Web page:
The Eagles play at Florida, Davidson, Charlotte, South Carolina, N.C. State, Old Dominion and Akron. They have home games out of the league with East Carolina and the College of Charleston.
“The schedule is very challenging, but it’s also the result of winning 21 games a year for the last 10 years,” coach Randy Peele said at Tuesday’s Big South Conference media day. “It’s somewhat difficult to get games.
“I like playing a tough schedule. I think your weaknesses become exposed early, so you that you know how to develop your team, and the bottom line is three days in March (the conference tournament).
"So we’re going to compete to be the regular-season champion in this league and the tournament champion as well.”
Winthrop opens the regular season Nov.14, with a home game against North Greenville.
- Stan Olson
Tuesday, October 14, 2008
After a one-year hiatus, Winthrop men’s basketball team and Liberty women’s basketball squads were chosen first in the Big South Conference’s annual preseason poll, as voted by the league's head coaches and media panel. The announcements were made today at the Embassy Suites hotel in Concord as part of the 2008-09 Basketball Tip-Off Media Luncheon.
Winthrop, which won its fourth consecutive Big South championship last season, received nine first-place votes and 202 total points to finish first in the 10-team race in 2008-09. The Eagles have won 20 games in each of the last four seasons, and return six letterwinners and two starters from last year’s club. The men’s preseason balloting was highly contested, as seven squads received at least one first-place vote.
Radford, which finished seventh in 2007-08, is predicted second this year after receiving seven first-place votes and 189 total points. It is the Highlanders’ highest placing in the preseason poll since being predicted second in 2001-02. New Big South member Gardner-Webb was third in the voting with 188 points (three first-place votes), ahead of No. 4 Liberty (two first-place votes and 148 points).
High Point received the fifth spot in the poll with 132 points and one first-place vote, while Charleston Southern was predicted sixth with 128 points (one first-place vote). VMI received the remaining first-place vote from the panel and finished seventh with 110 points, just ahead of No. 8 Coastal Carolina (107 points).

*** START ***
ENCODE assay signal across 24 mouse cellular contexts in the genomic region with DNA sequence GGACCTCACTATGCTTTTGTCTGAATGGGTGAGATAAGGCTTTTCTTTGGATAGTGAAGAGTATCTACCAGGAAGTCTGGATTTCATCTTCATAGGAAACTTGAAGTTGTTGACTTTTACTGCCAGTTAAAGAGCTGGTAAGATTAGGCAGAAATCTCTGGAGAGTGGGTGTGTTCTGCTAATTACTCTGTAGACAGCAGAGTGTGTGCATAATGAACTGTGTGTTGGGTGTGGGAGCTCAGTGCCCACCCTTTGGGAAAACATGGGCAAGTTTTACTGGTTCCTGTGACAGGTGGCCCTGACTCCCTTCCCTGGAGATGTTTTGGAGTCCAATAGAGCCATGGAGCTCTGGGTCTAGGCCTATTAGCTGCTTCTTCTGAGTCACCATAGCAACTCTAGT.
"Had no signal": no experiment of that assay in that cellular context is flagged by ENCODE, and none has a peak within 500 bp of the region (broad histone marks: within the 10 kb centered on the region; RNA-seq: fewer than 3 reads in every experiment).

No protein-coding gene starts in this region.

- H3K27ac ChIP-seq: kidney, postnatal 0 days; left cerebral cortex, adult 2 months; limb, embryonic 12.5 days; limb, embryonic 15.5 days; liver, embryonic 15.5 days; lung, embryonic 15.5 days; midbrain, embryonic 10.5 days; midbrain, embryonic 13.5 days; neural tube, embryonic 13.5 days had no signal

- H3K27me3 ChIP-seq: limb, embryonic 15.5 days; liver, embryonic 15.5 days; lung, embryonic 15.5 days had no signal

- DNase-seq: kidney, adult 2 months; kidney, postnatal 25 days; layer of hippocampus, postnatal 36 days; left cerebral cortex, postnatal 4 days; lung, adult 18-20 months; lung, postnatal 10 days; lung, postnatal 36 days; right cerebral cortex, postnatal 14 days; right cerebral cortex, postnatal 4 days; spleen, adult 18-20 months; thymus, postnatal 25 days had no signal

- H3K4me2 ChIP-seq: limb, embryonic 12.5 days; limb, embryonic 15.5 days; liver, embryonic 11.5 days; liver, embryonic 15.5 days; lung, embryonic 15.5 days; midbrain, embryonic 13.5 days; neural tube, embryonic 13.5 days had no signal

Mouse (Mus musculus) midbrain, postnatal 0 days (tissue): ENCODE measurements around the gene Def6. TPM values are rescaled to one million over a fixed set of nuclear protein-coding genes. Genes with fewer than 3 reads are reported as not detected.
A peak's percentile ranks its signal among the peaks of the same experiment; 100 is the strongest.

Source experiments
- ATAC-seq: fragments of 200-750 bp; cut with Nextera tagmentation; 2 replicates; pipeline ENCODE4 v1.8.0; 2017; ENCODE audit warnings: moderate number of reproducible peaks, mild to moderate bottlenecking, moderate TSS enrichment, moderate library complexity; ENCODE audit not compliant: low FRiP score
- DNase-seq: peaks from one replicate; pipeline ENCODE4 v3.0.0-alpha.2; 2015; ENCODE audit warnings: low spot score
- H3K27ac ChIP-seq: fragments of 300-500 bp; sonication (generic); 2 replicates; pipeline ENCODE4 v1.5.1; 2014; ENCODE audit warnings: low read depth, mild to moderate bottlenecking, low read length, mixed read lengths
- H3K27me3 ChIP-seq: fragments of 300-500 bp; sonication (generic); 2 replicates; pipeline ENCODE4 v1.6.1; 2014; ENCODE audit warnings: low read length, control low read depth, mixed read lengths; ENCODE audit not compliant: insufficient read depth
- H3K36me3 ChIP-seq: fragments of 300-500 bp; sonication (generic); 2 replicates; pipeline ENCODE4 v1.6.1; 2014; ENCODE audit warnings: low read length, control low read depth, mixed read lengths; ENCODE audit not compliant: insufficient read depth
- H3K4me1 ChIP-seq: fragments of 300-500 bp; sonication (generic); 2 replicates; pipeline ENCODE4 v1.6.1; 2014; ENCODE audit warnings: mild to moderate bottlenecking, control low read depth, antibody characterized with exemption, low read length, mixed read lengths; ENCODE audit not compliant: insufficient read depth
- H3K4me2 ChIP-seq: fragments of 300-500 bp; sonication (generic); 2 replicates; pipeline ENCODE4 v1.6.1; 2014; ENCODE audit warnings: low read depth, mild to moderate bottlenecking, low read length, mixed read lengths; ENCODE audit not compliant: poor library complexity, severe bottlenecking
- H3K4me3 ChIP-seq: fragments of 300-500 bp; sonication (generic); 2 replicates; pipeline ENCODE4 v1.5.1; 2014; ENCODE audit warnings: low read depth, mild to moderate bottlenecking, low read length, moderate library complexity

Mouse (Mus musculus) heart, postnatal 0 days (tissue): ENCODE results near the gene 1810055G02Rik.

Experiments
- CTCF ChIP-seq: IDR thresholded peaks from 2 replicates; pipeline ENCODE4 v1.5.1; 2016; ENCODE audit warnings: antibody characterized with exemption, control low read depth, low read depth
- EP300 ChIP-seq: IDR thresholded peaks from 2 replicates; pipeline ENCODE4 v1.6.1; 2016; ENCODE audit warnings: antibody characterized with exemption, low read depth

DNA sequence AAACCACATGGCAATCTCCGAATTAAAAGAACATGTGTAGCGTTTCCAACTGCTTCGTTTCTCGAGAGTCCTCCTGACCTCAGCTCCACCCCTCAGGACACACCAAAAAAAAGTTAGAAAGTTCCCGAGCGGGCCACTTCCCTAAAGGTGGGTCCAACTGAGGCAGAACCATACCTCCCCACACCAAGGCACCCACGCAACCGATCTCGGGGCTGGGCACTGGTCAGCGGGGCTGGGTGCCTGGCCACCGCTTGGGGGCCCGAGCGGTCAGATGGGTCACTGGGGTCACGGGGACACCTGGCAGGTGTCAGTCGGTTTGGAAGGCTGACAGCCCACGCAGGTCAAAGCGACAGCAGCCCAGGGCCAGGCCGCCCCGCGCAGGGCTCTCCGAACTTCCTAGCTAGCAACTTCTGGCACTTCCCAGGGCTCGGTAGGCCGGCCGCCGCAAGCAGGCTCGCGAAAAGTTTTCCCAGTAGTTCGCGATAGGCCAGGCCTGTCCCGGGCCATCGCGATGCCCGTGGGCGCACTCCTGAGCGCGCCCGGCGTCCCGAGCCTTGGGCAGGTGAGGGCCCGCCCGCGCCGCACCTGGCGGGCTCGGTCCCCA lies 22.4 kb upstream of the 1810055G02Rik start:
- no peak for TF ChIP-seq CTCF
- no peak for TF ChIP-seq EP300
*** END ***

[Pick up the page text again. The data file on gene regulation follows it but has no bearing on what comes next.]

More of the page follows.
UNC Asheville, which was the Big South’s co-regular-season champion in 2007-08, was predicted to finish ninth with 83 points. New member Presbyterian, which is eligible for the men’s basketball regular-season title, received the 10th and final spot in the poll with 33 points.
On the women’s side, Liberty received 17 of the 19 first-place votes cast and finished with 169 total points to repeat as champion in 2008-09. The Lady Flames welcome back eight letterwinners and three starters from last year’s NCAA tournament squad.
Winthrop, which is coming off a school Division I record for wins (20), was picked second behind Liberty with 143 points (one first-place vote) – the Eagles’ highest spot ever in the preseason poll. The previous best was third in 1996 and 1997.
High Point finished third in the voting with 129 points, while Radford received the remaining first-place vote and placed fourth with 116 points. UNC Asheville is predicted to finish fifth (75 points), while Coastal Carolina and new Conference member Gardner-Webb tied for the sixth spot with 73 points each.
Charleston Southern finished eighth (55 points) and new League member Presbyterian, which is eligible for the women’s basketball regular-season title, rounds out the preseason poll in ninth-place with 22 points from the panel.